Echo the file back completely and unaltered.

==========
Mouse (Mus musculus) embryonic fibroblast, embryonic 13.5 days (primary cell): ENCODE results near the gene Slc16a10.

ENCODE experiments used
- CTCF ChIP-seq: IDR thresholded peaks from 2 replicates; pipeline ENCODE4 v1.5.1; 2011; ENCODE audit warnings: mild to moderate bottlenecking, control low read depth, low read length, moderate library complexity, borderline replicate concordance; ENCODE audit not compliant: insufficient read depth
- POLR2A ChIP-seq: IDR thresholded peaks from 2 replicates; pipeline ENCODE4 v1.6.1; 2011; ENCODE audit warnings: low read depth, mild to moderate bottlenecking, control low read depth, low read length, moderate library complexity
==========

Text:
Mouse (Mus musculus) embryonic fibroblast, embryonic 13.5 days (primary cell): ENCODE results near the gene Slc16a10.

ENCODE experiments used
- CTCF ChIP-seq: IDR thresholded peaks from 2 replicates; pipeline ENCODE4 v1.5.1; 2011; ENCODE audit warnings: mild to moderate bottlenecking, control low read depth, low read length, moderate library complexity, borderline replicate concordance; ENCODE audit not compliant: insufficient read depth
- POLR2A ChIP-seq: IDR thresholded peaks from 2 replicates; pipeline ENCODE4 v1.6.1; 2011; ENCODE audit warnings: low read depth, mild to moderate bottlenecking, control low read depth, low read length, moderate library complexity